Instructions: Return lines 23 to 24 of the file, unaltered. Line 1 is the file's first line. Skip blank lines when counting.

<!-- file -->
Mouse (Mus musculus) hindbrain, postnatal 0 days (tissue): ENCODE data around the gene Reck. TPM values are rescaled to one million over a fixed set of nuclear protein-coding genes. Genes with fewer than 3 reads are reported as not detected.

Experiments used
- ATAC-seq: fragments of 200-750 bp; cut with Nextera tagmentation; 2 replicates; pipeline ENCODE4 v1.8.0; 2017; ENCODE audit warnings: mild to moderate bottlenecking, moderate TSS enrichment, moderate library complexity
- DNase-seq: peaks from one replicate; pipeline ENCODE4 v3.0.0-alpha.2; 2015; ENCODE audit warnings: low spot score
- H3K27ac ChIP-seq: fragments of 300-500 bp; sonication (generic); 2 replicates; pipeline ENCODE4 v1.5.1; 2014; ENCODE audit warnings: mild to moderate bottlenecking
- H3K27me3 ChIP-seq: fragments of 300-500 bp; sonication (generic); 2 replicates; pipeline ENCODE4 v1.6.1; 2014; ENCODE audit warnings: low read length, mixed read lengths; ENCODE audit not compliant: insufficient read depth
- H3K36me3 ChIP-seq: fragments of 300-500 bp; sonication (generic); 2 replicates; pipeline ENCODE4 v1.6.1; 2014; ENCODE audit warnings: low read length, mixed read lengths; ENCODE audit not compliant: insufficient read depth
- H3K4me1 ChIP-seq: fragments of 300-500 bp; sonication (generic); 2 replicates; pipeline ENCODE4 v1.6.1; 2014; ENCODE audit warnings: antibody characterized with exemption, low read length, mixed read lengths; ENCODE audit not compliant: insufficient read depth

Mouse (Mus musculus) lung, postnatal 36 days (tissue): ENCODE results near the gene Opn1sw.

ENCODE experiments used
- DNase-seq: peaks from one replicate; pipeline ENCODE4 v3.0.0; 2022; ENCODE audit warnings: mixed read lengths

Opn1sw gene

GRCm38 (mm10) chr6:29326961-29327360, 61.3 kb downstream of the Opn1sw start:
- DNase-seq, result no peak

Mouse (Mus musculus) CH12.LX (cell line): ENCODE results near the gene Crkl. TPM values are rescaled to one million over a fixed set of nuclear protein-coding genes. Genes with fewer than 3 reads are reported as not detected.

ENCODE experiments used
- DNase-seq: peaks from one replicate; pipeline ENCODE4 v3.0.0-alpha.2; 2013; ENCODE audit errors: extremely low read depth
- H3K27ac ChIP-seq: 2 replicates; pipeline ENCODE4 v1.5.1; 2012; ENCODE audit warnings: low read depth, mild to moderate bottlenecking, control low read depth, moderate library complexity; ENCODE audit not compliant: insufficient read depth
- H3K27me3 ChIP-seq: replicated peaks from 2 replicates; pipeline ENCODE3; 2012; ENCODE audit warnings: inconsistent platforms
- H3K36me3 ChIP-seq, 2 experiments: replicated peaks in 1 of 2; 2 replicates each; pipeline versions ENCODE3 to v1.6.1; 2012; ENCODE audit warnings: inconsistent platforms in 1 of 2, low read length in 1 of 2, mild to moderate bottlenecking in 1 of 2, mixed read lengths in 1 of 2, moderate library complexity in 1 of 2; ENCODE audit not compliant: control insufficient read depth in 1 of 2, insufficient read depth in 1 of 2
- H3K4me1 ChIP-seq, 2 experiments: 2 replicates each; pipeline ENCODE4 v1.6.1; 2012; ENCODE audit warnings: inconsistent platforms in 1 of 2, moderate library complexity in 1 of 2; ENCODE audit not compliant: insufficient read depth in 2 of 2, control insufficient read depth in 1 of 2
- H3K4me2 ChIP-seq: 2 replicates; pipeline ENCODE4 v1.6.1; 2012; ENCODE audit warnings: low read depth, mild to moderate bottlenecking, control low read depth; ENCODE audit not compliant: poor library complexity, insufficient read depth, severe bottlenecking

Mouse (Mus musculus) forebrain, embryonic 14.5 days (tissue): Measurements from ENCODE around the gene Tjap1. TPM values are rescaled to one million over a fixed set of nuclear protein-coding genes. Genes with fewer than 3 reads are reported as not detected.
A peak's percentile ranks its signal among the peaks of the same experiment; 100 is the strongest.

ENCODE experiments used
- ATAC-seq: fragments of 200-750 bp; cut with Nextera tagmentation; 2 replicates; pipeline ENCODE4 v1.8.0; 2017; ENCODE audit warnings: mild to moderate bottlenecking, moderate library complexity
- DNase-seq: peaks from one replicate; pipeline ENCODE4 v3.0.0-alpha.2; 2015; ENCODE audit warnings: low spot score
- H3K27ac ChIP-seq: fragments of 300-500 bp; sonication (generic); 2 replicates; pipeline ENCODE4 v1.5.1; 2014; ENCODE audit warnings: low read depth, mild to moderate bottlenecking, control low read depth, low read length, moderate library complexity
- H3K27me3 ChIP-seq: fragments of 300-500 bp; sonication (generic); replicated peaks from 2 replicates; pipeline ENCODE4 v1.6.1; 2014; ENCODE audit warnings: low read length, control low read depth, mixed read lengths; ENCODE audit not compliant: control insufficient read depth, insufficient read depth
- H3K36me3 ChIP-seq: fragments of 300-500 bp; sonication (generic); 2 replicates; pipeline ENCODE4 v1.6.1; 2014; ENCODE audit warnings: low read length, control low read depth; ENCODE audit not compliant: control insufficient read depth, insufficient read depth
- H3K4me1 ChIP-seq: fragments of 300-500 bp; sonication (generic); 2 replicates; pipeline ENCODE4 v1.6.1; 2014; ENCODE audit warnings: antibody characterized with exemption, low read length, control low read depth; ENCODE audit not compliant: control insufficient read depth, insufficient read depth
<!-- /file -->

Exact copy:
Mouse (Mus musculus) forebrain, embryonic 14.5 days (tissue): Measurements from ENCODE around the gene Tjap1. TPM values are rescaled to one million over a fixed set of nuclear protein-coding genes. Genes with fewer than 3 reads are reported as not detected.
A peak's percentile ranks its signal among the peaks of the same experiment; 100 is the strongest.